- Published on Thursday, 14 June 2012 10:20
- Written by Martin D Goodkin
There was a revival presented by the British company at The Menier Chocolate Factory Theatre in 2008 of “La Cage Aux Folles” which was brought to Broadway in 2010. The touring company of that production opened on Tuesday evening at the Broward Performing Arts Center of a much loved musical and Christopher Sieber makes this a MUST SEE production..
The story is about love in its many forms, starting with Georges and Albin who have been together for many years and have raised a child, Jean-Michel, who is now engaged to Anne, the daughter of very conservative parents with her father being head of the Tradition, Family and Morality Party. Jean-Michel invites Anne and her parents to dinner and asks his father Georges that Albin, who is very effeminate, not to appear. Albin, who has raised the boy as his own, the boy’s real mother, Sybil, having very little to do with the child, is hurt and even more so when the mother is invited instead. Albin decides to come to the party as Jean-Michel’s mother when a telegram arrives saying that Sybil can’t make it. Act 2 starts as a wild farce that eventually turns everything and everyone upside down showing what love really is and means.
Georges and Albin live in an apartment in St. Tropez above the nightclub that specializes in drag shows with Albin as ZaZa the star of the show and a chorus of drag queens called La Cagelles. The musical opens with the La Cagelles putting on a show, singing and dancing to “We Are Who We Are” introducing themselves to the audience and then we see the transformation of Albin to ZaZa as he sings, “(A Little More) Mascara”).
Jerry Herman writes what he likes to call “Broadway Show Tunes” and like he did in “Mame” and “Hello Dolly” the score for “La Cage Aux Folles” are full of those tunes. There are love tunes such as Jean-Michel to Anne, “With Anne On My Arm” which is then reprised as “With You On My Arm” sung to Albin by Georges, not to forget the love song that Georges sings to Albin, “Song On The Sand” that moves many people in the audience. In the second act Georges sings to Jean-Michel , “Look Over There” explaining to the latter that no mother could have loved him more than Albin did and does. Mr. Herman has his ‘get the audience moving’ with the title tune and “The Best of Times” and finally gives them the chance to clap, sing and whistle the song along with the cast.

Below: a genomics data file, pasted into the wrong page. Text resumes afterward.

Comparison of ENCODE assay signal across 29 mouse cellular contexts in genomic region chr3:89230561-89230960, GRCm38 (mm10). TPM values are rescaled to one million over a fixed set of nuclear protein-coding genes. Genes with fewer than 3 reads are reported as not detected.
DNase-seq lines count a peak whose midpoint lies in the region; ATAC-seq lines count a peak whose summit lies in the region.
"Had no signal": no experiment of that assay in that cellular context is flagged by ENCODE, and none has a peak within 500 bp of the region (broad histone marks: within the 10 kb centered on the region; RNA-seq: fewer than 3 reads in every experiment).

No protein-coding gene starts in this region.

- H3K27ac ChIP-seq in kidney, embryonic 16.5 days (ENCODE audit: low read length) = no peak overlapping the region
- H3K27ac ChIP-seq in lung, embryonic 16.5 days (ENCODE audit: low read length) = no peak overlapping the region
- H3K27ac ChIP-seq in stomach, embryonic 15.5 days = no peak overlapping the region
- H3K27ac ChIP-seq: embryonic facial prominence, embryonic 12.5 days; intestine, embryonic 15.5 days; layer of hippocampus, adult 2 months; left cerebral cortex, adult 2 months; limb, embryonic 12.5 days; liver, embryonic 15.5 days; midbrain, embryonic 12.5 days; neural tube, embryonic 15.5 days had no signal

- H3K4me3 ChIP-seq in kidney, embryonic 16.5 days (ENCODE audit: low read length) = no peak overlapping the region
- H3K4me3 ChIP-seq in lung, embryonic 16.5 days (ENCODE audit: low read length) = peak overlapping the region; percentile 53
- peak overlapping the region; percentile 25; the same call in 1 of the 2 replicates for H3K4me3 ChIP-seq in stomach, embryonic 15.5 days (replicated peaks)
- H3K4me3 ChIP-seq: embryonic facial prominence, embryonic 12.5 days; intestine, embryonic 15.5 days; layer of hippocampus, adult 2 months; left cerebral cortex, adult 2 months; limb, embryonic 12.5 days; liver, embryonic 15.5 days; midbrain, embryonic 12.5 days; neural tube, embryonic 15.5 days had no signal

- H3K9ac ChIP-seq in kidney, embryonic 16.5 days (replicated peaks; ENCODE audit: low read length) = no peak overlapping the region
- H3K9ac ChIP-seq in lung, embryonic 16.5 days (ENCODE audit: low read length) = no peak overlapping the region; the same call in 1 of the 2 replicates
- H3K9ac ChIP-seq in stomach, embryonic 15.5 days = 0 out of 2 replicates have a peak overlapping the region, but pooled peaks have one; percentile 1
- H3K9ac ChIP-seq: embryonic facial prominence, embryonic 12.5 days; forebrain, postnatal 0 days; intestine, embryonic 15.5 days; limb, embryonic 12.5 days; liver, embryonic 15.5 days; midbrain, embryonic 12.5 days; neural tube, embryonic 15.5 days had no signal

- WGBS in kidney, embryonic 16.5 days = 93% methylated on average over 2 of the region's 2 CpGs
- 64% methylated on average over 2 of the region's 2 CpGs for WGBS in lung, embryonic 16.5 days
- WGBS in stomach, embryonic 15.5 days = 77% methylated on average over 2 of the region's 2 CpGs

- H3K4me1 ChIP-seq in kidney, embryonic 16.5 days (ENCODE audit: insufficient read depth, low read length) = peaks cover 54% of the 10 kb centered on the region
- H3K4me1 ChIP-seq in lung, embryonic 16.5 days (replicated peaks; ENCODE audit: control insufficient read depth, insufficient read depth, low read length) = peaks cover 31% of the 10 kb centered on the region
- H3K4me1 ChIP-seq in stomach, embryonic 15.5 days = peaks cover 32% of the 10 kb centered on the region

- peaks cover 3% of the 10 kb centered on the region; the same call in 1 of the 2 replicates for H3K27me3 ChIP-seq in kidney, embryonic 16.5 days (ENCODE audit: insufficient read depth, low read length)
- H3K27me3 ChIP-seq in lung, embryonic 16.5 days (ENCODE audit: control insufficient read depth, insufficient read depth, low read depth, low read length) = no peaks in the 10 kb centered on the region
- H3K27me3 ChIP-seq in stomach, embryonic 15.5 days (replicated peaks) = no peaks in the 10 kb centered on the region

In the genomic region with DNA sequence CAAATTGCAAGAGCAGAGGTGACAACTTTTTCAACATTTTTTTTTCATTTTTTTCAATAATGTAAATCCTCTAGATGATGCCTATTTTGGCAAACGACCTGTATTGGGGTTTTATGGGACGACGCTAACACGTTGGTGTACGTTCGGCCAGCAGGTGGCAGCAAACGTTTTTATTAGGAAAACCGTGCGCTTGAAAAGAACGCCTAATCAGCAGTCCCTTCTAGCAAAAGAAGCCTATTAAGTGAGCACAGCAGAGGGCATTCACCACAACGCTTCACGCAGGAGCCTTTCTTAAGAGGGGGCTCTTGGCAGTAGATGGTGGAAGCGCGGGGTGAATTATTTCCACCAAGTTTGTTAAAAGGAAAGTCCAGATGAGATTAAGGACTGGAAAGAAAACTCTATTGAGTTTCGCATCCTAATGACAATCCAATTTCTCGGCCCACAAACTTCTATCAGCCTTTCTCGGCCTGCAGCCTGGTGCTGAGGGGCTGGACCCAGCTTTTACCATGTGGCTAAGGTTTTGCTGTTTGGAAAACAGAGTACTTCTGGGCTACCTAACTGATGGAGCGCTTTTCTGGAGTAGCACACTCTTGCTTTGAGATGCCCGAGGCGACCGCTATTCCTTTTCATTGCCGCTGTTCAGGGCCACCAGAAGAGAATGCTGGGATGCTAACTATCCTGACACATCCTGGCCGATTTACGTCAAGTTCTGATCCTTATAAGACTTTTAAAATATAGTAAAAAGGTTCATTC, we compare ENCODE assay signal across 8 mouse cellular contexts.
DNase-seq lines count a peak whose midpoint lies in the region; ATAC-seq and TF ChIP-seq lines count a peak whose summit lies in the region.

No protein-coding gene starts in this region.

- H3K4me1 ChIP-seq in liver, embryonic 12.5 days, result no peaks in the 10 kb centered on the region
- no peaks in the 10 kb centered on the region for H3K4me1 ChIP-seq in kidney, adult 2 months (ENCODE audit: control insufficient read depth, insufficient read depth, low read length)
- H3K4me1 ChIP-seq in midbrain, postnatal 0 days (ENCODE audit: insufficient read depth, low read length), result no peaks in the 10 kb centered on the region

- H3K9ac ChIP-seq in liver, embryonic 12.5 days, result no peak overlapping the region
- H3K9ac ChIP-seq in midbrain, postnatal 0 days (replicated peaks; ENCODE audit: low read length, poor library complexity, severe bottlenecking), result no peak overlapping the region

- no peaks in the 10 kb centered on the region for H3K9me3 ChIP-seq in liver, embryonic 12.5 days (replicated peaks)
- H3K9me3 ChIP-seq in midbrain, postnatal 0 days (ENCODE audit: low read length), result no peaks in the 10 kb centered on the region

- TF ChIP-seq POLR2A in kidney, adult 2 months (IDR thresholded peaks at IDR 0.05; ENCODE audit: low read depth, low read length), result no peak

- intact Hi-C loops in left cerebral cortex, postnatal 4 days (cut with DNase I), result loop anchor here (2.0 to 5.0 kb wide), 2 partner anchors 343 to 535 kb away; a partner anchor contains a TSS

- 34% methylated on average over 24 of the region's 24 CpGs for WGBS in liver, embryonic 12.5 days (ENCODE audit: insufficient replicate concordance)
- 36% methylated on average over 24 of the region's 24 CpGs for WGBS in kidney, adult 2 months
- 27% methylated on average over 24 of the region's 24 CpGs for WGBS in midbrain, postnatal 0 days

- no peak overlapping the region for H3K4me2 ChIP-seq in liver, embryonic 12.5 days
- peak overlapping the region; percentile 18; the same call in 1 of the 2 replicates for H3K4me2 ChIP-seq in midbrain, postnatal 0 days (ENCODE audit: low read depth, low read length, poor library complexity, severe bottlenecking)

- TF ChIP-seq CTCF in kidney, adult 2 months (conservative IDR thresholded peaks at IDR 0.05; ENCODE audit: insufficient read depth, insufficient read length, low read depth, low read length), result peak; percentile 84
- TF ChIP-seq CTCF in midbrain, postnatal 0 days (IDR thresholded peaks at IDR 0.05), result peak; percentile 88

And then there is, “I Am Who I Am” and Christopher Sieber playing Albin/ZaZa. One of the most memorable numbers I have ever experienced in the theatre was when I saw George Hearn sing “I Am Who I Am” in October 1983 in the original production but Mr. Sieber takes the song, and all the songs, and makes them his own, erasing the memory of anyone else who has played the role and proclaimed, “I Am Who I Am”!
The cast including George Hamilton playing Georges, Michael Lowney as Jean-Michel, Allison Blair McDowell as Anne, with Bernard Burak Sheredy and Cathy Newman as her parents plus Gay Marshall as Jacqueline plus the rest cast all do excellent jobs.
“La Cage Aux Folles” wouldn’t be what it is without Les Cagelles: Matt Anctil, Logan Keslar, Donald Shorter, Jr., Mark Roland, Terry Lavell and Trevor Downey and these guys fill the bill though I must confess I miss the larger casts of La Cagelles and guessing which were the females. There is no need to guess here.
Thank you Jerry Herman, Harvey Fierstein, choreographer Lynne Page, director Terry Johnson, the rest of the production artists and, once again, Christopher Sieber for giving South Florida the best show of the 2011-2012 season.
Act 1 1 hour and 15 minutes Intermission 20 minutes Act 2 1 hour and 5 minutes Total 2 hours and 40 minutes